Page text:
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Alcohol death rates at lowest in 15 years

Deaths related to alcohol abuse in the UK are at their lowest level in 15 years, new figures from the Office of National Statistics (ONS) show.

chtfigure1stycopy_tcm77-394888 In 2013 there were 8,416 alcohol-related deaths registered in the UK, equivalent to a rate of 14 deaths per 100,000 people, its lowest level since 2000 when it stood at 13.1 per 100,000 with 6,884 alcohol-related deaths recorded, the ONS said.

However the research revealed “substantial socio-economic and gender inequality” in alcohol-related deaths among working age adults in “routine occupations”, for example bar staff, cleaners and labourers, compared to those in higher paid managerial professionals.  Alcohol-related deaths were four times higher for men within this group than those in more advantaged socio-economic classes with 29.5 deaths recorded per 100,000 men and 12.6 deaths per 100,000 women.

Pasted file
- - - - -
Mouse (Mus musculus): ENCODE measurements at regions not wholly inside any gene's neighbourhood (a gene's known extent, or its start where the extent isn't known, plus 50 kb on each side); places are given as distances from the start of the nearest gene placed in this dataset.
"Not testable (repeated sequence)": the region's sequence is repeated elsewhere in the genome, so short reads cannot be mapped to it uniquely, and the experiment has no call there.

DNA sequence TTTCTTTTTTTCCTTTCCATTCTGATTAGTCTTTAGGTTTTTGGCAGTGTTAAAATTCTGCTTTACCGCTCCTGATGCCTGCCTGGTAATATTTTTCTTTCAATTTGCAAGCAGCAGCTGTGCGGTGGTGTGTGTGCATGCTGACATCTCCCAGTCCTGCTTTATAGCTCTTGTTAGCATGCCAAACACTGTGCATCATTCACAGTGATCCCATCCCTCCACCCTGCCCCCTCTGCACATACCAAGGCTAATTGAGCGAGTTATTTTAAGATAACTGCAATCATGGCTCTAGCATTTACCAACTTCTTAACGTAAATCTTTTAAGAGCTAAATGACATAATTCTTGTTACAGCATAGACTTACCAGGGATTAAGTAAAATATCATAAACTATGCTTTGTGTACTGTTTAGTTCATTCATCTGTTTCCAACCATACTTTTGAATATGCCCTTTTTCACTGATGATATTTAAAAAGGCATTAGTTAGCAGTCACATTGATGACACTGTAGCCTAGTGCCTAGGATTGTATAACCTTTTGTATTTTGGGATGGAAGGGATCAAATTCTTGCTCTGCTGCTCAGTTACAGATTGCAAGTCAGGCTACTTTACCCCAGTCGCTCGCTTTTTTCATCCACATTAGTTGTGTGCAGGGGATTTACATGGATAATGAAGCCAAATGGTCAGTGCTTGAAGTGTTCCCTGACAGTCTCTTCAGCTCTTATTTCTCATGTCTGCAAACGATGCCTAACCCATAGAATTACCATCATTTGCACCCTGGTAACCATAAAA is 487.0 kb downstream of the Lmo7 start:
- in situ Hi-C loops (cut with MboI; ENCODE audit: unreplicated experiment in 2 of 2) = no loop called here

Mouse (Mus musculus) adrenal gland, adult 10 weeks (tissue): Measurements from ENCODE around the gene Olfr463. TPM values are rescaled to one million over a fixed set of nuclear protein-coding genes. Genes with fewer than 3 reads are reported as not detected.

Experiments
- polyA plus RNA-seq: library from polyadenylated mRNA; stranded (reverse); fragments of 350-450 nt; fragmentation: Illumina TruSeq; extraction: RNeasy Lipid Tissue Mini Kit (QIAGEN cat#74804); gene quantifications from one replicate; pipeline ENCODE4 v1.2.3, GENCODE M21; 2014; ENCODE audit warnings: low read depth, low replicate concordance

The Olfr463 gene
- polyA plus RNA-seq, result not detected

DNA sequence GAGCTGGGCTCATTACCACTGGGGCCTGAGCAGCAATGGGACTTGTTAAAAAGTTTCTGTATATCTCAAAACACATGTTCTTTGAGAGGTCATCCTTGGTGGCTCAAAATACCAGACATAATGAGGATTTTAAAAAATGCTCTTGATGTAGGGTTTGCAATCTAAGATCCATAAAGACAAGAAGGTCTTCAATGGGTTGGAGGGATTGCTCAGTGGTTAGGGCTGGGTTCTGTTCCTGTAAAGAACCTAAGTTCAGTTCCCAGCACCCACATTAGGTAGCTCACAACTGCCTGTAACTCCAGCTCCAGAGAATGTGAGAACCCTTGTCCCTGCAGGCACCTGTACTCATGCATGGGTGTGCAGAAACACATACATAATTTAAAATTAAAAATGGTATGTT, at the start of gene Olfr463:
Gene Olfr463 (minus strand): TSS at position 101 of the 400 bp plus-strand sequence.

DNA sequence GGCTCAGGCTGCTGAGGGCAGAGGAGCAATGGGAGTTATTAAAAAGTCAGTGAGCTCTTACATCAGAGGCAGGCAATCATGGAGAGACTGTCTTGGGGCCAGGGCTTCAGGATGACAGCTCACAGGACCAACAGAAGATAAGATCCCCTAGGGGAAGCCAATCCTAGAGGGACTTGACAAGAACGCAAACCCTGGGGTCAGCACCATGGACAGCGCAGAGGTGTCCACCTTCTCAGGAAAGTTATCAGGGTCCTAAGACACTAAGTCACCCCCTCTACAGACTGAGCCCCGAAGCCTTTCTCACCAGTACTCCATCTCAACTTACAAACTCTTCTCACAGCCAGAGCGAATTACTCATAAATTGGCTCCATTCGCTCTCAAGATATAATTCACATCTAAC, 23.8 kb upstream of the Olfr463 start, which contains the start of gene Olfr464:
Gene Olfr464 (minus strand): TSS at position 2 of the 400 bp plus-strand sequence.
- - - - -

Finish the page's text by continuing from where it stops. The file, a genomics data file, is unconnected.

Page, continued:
Rates were lowest for those working in higher managerial and professional occupations, for example doctors and lawyers, with 7.3 deaths per 100,000 men and 5.2 deaths per 100,000 women.

Across the board, men were more likely to die from an alcohol-related cause than women.

Elaine Hindal, chief executive of the Drinkaware charity, said: “It’s encouraging to see that alcohol related deaths are at their lowest since 2000.  However it’s concerning to see the continued trend of alcohol related deaths disproportionately affecting men and those who work in more manual occupations. This is particularly worrying because ONS data shows that despite those in higher managerial and professional jobs drinking more, those they employ are more likely to die from alcohol related cause. This may be because those workers are more likely to have poorer overall health and are less likely to seek medical advice at the first sign of symptoms.”

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